Event Detail


The Search for 'Wallace's Line'- Bicentenary Talk: Did Wallace discover Evolution before Darwin?

Paul Spencer Sochaczewski
Wednesday, 22 Feb 2023
7.00 pm to 8.00 pm
We are delighted to welcome famous author and speaker Paul Sochaczewski again to celebrate the bicentenary of Alfred Russell Wallace, FRS. In this talk, Paul gives a finely illustrated presentation on the great naturalist, Wallace, focussing on his 22,500 km of land journeys across uncharted Southeast Asia.
Alfred Russel Wallace Alfred Russel Wallace National Portrait Gallery, London

Alfred Wallace has the most famous natural line across the world named after him, 'Wallace's Line' the divide between mammals of the rest of the world and marsupials of Australasia caused by an ocean trench running through the Indonesian islands. He is also recognised as the co-discoverer with Darwin of the theory of natural selection, having first published the concept that "the fittest shall survive".


While exploring the Malay and Indonesian archipelagos for eight years during Alfred Wallace's epic journey, he caught 125,660 creatures including 212 new species of birds, 200 new species of ants and 900 new species of beetles. It was an extraordinary feat of logistics, for one man, on a tight budget and without organisational support, living rough in rainforests, to collect, identify, mount, preserve and transport 8,000 bird skins and 100,000 insects.


Paul explores what led Wallace to develop his contributions to the theory of natural selection, first the Sarawak Law and then the famous Ternate Paper, written in 1858, in which he outlined the concept "the fittest shall survive". Wallace sent the Ternate Paper to Charles Darwin, who up to that point had not published one word on evolution. The next year Darwin published the Origin of Species. He re-asks the questions, did Darwin and Wallace arrive at their similar ideas independently and did Wallace get sidelined in the quest for priority by the more prominent and well-placed Darwin?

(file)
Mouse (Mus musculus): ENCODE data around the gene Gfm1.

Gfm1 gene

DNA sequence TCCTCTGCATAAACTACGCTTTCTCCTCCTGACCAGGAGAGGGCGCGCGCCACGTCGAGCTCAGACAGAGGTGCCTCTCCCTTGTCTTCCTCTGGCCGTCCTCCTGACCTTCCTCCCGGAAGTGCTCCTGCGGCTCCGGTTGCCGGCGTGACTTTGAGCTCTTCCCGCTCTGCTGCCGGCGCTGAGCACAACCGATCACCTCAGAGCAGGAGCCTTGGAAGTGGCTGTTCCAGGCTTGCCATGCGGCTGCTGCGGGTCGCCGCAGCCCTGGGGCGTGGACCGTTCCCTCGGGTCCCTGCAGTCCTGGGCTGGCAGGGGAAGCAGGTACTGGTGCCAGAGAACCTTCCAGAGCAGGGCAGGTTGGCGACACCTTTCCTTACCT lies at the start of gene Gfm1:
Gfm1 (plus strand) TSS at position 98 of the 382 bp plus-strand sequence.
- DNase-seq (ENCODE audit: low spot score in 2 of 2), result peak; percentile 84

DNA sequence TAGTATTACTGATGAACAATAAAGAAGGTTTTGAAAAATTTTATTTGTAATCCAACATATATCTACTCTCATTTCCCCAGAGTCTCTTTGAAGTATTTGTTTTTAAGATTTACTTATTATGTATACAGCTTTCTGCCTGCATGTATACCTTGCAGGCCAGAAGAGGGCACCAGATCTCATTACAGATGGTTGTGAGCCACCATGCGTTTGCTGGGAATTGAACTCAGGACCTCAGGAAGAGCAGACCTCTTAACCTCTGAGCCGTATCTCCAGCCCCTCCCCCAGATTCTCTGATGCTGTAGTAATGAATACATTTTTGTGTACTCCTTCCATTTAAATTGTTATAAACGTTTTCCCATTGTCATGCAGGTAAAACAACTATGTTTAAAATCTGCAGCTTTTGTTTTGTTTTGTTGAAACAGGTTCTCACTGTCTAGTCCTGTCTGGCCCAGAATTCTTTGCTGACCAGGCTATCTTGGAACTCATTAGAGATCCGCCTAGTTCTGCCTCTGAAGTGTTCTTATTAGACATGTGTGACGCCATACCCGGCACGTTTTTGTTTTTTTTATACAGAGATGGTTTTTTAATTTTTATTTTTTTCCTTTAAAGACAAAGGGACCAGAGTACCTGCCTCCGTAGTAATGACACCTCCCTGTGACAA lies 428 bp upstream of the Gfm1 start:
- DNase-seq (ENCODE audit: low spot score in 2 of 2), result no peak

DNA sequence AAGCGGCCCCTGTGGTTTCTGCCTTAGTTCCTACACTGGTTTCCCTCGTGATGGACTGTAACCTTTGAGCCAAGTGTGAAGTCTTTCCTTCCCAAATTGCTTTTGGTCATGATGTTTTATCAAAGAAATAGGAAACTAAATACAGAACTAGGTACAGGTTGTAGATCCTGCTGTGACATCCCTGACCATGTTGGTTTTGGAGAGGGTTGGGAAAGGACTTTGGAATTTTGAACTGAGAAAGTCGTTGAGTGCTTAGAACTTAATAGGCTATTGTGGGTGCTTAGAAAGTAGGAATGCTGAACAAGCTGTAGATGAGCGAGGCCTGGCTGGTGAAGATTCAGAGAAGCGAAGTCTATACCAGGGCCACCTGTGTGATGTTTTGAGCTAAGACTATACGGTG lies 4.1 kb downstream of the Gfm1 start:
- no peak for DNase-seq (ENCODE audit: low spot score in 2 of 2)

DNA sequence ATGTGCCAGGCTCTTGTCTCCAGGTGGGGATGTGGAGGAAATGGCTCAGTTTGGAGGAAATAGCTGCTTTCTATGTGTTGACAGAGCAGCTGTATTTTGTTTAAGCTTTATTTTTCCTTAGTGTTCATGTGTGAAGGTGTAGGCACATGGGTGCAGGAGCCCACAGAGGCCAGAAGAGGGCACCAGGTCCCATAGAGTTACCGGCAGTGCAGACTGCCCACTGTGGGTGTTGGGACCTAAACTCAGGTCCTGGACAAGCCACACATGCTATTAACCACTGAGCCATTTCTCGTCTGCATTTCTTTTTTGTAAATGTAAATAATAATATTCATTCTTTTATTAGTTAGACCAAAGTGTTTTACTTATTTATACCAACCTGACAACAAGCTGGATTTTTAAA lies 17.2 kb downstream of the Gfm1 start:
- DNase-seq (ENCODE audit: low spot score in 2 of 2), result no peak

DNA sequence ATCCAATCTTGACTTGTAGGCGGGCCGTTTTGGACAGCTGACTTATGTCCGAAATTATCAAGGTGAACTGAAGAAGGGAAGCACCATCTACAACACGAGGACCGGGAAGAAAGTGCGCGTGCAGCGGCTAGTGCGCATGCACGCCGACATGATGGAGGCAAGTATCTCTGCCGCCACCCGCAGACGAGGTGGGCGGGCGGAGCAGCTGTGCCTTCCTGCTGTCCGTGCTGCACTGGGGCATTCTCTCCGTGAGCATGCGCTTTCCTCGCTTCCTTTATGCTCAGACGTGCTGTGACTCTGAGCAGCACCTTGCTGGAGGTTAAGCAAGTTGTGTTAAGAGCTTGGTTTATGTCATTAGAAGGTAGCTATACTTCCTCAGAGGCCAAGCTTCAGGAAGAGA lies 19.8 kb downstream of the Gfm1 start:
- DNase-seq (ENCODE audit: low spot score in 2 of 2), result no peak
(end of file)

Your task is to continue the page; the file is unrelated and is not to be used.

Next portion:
Paul Sochaczewski first went to Southeast Asia in 1969 with the United States Peace Corps, where he was assigned to assist rural teachers in the state of Sarawak, in Borneo. He subsequently lived in Southeast Asia for some 20 years, working in advertising and journalism, and those experiences have informed his writing on a wide variety of Asian-themed topics and quests.


Paul has worked in some 85 countries and written 16 books and some 600 articles for publications including The New York Times, Wall Street Journal, Washington Post, South China Morning Post, Bangkok Post, BBC Wildlife, Travel and Leisure and Reader's Digest. His latest book, Searching for Ganesha, has been published to generous reviews. He is a Fellow of the Royal Geographical Society and he spoke to RGS-HK on five occasions.


The opinions expressed in this talk are those of the speaker and do not necessarily reflect those of the Royal Geographical Society - Hong Kong.

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